Article

Diabetologia

, Volume 56, Issue 9, pp 1934-1943

Mortality among veterans with type 2 diabetes initiating metformin, sulfonylurea or rosiglitazone monotherapy

  • S. WheelerAffiliated withGeneral Medicine Service, VA Puget Sound Health Care System
  • , K. MooreAffiliated withEpidemiologic Research and Information Center, VA Puget Sound Health Care System
  • , C. W. ForsbergAffiliated withEpidemiologic Research and Information Center, VA Puget Sound Health Care System
  • , K. RileyAffiliated withEpidemiologic Research and Information Center, VA Puget Sound Health Care System
  • , J. S. FloydAffiliated withDepartment of Medicine, University of Washington
  • , N. L. SmithAffiliated withEpidemiologic Research and Information Center, VA Puget Sound Health Care SystemDepartment of Epidemiology, University of WashingtonGroup Health Research Institute, Group Health Cooperative
  • , E. J. BoykoAffiliated withGeneral Medicine Service, VA Puget Sound Health Care SystemEpidemiologic Research and Information Center, VA Puget Sound Health Care SystemVA Puget Sound Health Care System Email author 

Rent the article at a discount

Rent now

* Final gross prices may vary according to local VAT.

Get Access

Abstract

Aims/hypotheses

Despite oral hypoglycaemic medications being the most commonly used pharmacological treatments for type 2 diabetes, research is limited on their comparative safety, particularly their effects on overall mortality. We compared mortality risk with monotherapy initiation of four oral hypoglycaemic medications in a nationwide cohort of US veterans with type 2 diabetes.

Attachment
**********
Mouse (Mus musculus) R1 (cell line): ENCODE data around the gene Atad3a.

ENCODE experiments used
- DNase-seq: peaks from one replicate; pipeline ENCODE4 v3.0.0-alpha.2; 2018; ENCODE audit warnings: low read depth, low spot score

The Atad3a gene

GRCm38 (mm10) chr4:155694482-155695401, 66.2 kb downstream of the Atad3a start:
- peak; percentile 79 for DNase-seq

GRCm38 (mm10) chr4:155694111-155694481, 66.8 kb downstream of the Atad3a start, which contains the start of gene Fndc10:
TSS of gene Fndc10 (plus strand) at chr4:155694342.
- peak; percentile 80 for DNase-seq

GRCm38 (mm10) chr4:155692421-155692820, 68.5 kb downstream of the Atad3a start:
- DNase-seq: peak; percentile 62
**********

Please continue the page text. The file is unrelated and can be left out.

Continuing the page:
Methods

We identified new users of oral hypoglycaemic medication monotherapy between 2004 and 2009 who received care for at least 1 year from the Veterans Health Administration. Patients were followed until initial monotherapy discontinuation, addition of another diabetes pharmacotherapy, death or end of follow-up. Mortality HRs were estimated using Cox regression adjusted for potential confounding factors.

Results

Among new users of metformin, sulfonylureas and rosiglitazone (185,360 men, 7,812 women), 4,256 (2.2%) died during follow-up. Average duration of medication use ranged from 1.4 to 1.7 years. Significantly higher mortality risk was seen for glibenclamide (known as glyburide in the USA and Canada) (HR 1.38, 95% CI 1.27, 1.50) or glipizide (HR 1.55, 95% CI 1.43, 1.67) compared with metformin monotherapy, and for glipizide compared with rosiglitazone (HR 1.27, 95% CI 1.01, 1.59) or glibenclamide monotherapy (HR 1.12, 95% CI 1.02, 1.23). A significant sex–rosiglitazone interaction was seen (p = 0.034) compared with metformin monotherapy, with women having a higher HR (HR 4.36, 95% CI 1.34, 14.20) than men (HR 1.19, 95% CI 0.95, 1.49).

Conclusions/interpretations

Significantly higher mortality was associated with glibenclamide, glipizide and rosiglitazone use compared with metformin, and with glipizide use compared with rosiglitazone or glibenclamide. The potential for residual confounding by indication should be considered in interpreting these results.

Keywords

Cohort study Diabetes mellitus Monotherapy Mortality Oral hypoglycaemic medication Pharmacoepidemiology Veterans